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Break the silence - another woman killed, minister calls for public cooperation

Published:Sunday | February 12, 2017 | 5:16 PMLivern Barrett

The headless, decomposed body of another Jamaican woman was found in St Mary on the weekend, triggering a call by gender rights advocate Nadeen Spence for all Jamaicans to join forces and send a strong signal of outrage over the spate of deadly attacks against women.

The body, believed to be the remains of 46-year-old Erroline Chin, was found in bushes on Saturday in the quiet community of Heywood Hall, police investigators revealed yesterday. The head was reportedly found a short distance away.

"Based on the state of decomposition, we can't positively identify her. We will have to use DNA and await the outcome of a post-mortem (exam) to positively say it's her. But we believe it's her, and we are investigating around that," one investigator told The Gleaner.

Councillor Mitzie Hudson, who represents the Hampstead division, which includes the community of Heywood Hall, said that the killing has left residents in shock. "Something like this has never happened in the community, so people are somewhat in awe," Hudson said.

A total of 24 females were killed in Jamaica last year. Fifteen of those killings resulted from domestic disputes. At least three females - including 15-year-old Green Pond High School student Shineka Grey and 23-year-old Burger King employee Nile Brown - have been reported killed since the start of the year.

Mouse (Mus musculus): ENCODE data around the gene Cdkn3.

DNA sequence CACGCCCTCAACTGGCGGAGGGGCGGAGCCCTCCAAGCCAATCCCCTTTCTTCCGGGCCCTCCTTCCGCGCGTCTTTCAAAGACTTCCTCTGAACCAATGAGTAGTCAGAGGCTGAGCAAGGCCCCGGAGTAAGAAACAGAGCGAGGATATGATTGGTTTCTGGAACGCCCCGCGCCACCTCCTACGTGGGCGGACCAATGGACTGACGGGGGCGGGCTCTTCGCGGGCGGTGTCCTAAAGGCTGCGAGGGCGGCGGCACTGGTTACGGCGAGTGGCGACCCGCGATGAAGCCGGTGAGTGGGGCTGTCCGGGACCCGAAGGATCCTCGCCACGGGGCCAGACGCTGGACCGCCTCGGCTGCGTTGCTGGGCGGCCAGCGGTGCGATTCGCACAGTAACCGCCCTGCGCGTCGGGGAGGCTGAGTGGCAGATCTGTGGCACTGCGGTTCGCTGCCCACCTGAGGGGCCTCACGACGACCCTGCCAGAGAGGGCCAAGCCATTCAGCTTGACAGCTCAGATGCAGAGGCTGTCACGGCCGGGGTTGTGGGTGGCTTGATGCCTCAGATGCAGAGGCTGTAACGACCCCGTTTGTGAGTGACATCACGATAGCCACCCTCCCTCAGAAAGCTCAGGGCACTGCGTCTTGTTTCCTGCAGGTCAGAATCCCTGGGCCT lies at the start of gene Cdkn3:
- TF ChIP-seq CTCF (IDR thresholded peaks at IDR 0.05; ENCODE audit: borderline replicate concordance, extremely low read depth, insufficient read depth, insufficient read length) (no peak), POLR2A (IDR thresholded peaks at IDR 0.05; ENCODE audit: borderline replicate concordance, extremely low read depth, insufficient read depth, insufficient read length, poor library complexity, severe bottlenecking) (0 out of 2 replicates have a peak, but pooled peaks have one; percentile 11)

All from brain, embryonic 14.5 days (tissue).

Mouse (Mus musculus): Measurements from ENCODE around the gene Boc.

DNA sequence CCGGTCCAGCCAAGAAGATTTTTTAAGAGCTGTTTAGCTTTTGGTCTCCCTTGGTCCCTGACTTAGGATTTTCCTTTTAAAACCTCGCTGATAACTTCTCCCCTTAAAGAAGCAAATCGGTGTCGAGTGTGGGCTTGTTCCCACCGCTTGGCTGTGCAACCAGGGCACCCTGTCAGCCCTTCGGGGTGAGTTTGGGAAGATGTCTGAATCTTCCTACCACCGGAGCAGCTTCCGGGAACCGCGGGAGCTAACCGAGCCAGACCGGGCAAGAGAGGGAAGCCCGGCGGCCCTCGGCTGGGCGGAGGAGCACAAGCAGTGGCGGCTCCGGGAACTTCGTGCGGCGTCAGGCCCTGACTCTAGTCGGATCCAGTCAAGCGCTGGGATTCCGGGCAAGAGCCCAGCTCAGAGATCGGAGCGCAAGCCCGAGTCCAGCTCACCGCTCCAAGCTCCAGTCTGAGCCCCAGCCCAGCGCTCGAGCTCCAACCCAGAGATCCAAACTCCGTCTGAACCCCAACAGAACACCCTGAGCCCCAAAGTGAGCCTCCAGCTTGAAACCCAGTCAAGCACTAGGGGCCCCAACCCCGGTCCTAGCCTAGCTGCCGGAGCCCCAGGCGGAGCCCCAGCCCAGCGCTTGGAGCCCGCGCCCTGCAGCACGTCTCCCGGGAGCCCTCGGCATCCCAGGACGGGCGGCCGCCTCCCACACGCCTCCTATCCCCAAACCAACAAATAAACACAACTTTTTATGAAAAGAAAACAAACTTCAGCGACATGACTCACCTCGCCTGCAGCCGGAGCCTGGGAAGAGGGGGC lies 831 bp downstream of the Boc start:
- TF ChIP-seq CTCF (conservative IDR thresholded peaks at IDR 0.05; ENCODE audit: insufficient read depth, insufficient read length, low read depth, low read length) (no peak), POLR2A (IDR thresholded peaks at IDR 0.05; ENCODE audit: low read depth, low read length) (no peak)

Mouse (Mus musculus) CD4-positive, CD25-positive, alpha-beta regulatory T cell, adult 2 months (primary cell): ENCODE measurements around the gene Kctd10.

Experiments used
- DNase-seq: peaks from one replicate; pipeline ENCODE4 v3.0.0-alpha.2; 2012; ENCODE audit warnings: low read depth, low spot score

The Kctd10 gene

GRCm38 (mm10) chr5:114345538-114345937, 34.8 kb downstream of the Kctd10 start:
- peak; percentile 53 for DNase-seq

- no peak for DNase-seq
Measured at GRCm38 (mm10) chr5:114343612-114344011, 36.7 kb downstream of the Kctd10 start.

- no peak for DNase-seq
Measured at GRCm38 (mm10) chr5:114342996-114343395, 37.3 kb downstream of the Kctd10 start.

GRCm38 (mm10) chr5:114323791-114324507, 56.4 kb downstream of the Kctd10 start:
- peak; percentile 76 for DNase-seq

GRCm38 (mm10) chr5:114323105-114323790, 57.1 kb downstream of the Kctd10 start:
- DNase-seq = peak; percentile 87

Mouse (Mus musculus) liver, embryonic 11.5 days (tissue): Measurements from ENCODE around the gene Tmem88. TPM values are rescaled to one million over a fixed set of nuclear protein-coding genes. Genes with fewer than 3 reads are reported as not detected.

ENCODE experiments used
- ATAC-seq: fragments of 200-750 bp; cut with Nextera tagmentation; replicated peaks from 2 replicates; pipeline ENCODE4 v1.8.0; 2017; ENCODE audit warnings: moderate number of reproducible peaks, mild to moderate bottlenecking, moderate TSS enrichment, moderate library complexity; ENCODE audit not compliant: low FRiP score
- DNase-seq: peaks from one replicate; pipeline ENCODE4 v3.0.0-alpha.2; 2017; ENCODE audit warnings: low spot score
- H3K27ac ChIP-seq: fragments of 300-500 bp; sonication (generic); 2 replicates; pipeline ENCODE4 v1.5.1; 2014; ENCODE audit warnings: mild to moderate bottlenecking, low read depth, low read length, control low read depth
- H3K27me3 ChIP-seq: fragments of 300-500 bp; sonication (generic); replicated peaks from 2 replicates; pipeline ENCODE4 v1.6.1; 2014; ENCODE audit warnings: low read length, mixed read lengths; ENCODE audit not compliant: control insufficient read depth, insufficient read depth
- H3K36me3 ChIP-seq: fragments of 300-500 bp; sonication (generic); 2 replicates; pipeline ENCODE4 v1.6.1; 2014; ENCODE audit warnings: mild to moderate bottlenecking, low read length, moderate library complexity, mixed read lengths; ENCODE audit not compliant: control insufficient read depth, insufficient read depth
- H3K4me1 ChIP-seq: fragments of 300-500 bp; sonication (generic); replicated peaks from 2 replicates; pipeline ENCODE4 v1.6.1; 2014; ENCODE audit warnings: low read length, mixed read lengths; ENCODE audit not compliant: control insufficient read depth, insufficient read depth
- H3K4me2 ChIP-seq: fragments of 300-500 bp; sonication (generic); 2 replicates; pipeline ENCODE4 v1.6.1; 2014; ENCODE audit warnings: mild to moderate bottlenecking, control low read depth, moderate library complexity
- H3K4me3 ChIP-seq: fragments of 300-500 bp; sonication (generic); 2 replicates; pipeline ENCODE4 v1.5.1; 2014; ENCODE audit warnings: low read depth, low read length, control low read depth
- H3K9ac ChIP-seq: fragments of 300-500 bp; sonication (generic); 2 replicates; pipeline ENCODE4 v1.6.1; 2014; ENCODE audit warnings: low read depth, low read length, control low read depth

Brown's body was found stuffed inside a barrel in Ramble, St Thomas, last week Sunday.

Spence said that she feels "much more conflicted" about the spate of deadly attacks on women because of some of the discussions she has heard. "You hear things like, 'when a man send a woman to school' or, 'When a woman cheat on a man', as if it's justified," she said yesterday.

"I hear justification in so many places that it feels as if it is accepted and it's normalised," she said.

The gender rights activist said this should serve as a wake-up call for the nation to start resocialising young men and women. "There has to be - from every corner, every institution, every organisation - a wholesale condemnation [of the attacks against women]," she said.

Spence admitted that the attacks have left her almost in a state of paranoia, especially when she is traversing the roadways. "I was driving up the road just now [yesterday] and a bike rode up beside me, and I sat with my breath held, waiting on them to do something," she recounted.

"Jamaica is a dangerous and difficult place to navigate if you are a woman because we believe that a woman's body is public property. You lock up in your house because the moment you walk outside, you asking for it [to be harassed]," she said.

Gender Affairs Minister Olivia 'Babsy' Grange also used Chin's killing to appeal to "good men and women" to start speaking out.

"These acts of brutality against our women and girls must stop. They are unacceptable, and we must do all we can to ensure that the perpetrators are caught and punished under the law," said Grange as she urged persons with information on this or other crimes to go to the police.

"Let's be clear about it: this evil will flourish if good men and women do and say nothing. It is time to take a stand against violence. No more cover up. Break the silence!" Grange insisted.